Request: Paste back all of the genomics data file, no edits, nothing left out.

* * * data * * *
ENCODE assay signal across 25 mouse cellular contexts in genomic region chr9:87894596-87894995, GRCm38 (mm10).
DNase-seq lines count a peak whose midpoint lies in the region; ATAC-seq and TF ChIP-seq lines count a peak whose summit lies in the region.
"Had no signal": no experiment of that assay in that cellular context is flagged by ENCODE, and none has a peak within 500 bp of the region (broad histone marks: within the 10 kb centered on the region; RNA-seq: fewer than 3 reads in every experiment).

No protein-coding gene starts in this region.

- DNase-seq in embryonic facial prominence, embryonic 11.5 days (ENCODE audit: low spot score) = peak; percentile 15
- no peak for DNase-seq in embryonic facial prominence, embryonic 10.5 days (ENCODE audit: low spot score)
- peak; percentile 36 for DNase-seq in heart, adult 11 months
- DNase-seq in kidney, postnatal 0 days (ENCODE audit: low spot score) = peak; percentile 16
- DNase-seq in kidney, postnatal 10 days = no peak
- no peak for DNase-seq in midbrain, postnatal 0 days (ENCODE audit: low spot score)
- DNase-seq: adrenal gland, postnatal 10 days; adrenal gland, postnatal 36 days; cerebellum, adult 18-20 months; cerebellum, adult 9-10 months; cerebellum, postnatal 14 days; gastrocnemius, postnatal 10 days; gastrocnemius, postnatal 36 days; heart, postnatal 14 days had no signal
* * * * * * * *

ENCODE assay signal across 25 mouse cellular contexts in genomic region chr9:87894596-87894995, GRCm38 (mm10).
DNase-seq lines count a peak whose midpoint lies in the region; ATAC-seq and TF ChIP-seq lines count a peak whose summit lies in the region.
"Had no signal": no experiment of that assay in that cellular context is flagged by ENCODE, and none has a peak within 500 bp of the region (broad histone marks: within the 10 kb centered on the region; RNA-seq: fewer than 3 reads in every experiment).

No protein-coding gene starts in this region.

- DNase-seq in embryonic facial prominence, embryonic 11.5 days (ENCODE audit: low spot score) = peak; percentile 15
- no peak for DNase-seq in embryonic facial prominence, embryonic 10.5 days (ENCODE audit: low spot score)
- peak; percentile 36 for DNase-seq in heart, adult 11 months
- DNase-seq in kidney, postnatal 0 days (ENCODE audit: low spot score) = peak; percentile 16
- DNase-seq in kidney, postnatal 10 days = no peak
- no peak for DNase-seq in midbrain, postnatal 0 days (ENCODE audit: low spot score)
- DNase-seq: adrenal gland, postnatal 10 days; adrenal gland, postnatal 36 days; cerebellum, adult 18-20 months; cerebellum, adult 9-10 months; cerebellum, postnatal 14 days; gastrocnemius, postnatal 10 days; gastrocnemius, postnatal 36 days; heart, postnatal 14 days had no signal